Skip to main content

Naive Geography

Part of the Lecture Notes in Computer Science book series (LNCS,volume 988)

Abstract

This paper defines the notion and concepts of Naive Geography, the field of study that is concerned with formal models of the common-sense geographic world. Naive Geography is the body of knowledge that people have about the surrounding geographic world. Naive Geography is envisioned to comprise a set of theories that provide the basis for designing future Geographic Information Systems that follow human intuition and are, therefore, easily accessible to a large range of users.

Keywords

  • Geographic Space
  • Geographic Information System
  • Fuzzy Reasoning
  • North Atlantic Treaty Organization
  • Qualitative Reasoning

These keywords were added by machine and not by the authors. This process is experimental and the keywords may be updated as the learning algorithm improves.

This work was partially supported by the National Science Foundation (NSF) for National Center for Geographic Information and Analysis (NCGIA) under grant number SBE-8810917. Max Egenhofer's work is further supported by NSF grant IRI-9309230, and grants from Intergraph Corporation, Space Imaging Inc., Environmental Systems Research Institute, and the Scientific and Environmental Affairs Division of the North Atlantic Treaty Organization.

This is a preview of subscription content, access via your institution.

Buying options

Chapter
USD   29.95
Price excludes VAT (USA)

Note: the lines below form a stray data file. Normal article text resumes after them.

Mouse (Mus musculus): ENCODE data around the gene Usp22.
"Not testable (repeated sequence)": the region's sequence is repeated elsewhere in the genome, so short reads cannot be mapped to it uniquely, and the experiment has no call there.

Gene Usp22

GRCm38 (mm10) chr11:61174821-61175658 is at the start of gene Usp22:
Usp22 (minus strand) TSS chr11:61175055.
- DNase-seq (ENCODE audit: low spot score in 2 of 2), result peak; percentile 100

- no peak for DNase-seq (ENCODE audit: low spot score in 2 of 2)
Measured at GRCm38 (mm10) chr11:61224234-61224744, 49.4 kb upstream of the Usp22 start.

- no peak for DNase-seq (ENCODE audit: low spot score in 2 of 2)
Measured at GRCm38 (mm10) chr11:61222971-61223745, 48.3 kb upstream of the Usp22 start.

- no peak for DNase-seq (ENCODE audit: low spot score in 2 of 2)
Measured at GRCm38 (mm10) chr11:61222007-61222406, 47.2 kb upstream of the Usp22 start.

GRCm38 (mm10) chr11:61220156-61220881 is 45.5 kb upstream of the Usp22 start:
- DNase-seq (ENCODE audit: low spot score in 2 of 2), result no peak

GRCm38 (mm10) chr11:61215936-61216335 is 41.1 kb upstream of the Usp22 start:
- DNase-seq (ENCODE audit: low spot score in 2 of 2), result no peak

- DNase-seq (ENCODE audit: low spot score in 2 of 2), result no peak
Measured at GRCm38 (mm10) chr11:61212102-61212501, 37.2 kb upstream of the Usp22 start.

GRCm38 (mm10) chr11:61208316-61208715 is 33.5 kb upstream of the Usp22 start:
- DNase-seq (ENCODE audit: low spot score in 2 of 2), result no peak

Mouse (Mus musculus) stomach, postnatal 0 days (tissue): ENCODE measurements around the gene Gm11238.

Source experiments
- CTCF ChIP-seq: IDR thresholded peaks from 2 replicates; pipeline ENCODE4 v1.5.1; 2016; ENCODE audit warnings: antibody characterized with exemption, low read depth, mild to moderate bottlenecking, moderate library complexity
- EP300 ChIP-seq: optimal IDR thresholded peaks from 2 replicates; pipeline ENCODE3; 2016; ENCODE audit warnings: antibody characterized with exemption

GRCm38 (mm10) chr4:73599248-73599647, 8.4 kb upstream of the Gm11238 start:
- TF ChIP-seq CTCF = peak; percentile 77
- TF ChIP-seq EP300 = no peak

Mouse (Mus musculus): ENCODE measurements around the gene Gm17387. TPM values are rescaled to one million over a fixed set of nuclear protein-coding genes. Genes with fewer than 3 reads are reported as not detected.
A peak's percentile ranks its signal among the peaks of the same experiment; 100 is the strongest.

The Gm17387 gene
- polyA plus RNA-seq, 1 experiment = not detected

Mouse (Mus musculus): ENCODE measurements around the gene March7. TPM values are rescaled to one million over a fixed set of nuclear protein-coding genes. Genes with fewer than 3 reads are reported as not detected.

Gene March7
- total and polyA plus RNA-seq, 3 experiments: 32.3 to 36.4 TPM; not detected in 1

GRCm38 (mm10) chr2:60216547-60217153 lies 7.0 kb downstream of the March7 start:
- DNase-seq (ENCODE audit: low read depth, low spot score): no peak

• DOI: 10.1007/3-540-60392-1_1
  • Chapter length: 15 pages
  • Instant PDF download
  • Readable on all devices
  • Own it forever
  • Exclusive offer for individuals only
  • Tax calculation will be finalised during checkout
eBook
USD   109.00
Price excludes VAT (USA)
  • ISBN: 978-3-540-45519-6
  • Instant PDF download
  • Readable on all devices
  • Own it forever
  • Exclusive offer for individuals only
  • Tax calculation will be finalised during checkout
Softcover Book
USD   149.00
Price excludes VAT (USA)

Preview

Unable to display preview. Download preview PDF.

Unable to display preview. Download preview PDF.

References

  • Abler, R., J. Adams, and P. Gould (1971) Spatial Organization—The Geographer's View of the World. Englewood Cliffs, NJ: Prentice-Hall.

    Google Scholar 

  • Bunge, W. (1962) Theoretical Geography. Lund: C.W.K. Gleerup.

    Google Scholar 

  • Buttenfield, B. (1989) Multiple Representations: Initiative 3 Specialist Meeting Report. National Center for Geographic Information and Analysis, Santa Barbara, CA, Technical Report 89-3.

    Google Scholar 

  • Buyong, T., W. Kuhn, and A. Frank (1991) A Conceptual Model of Measurement-Based Multipurpose Cadastral Systems, URISA Journal 3(2):35–49.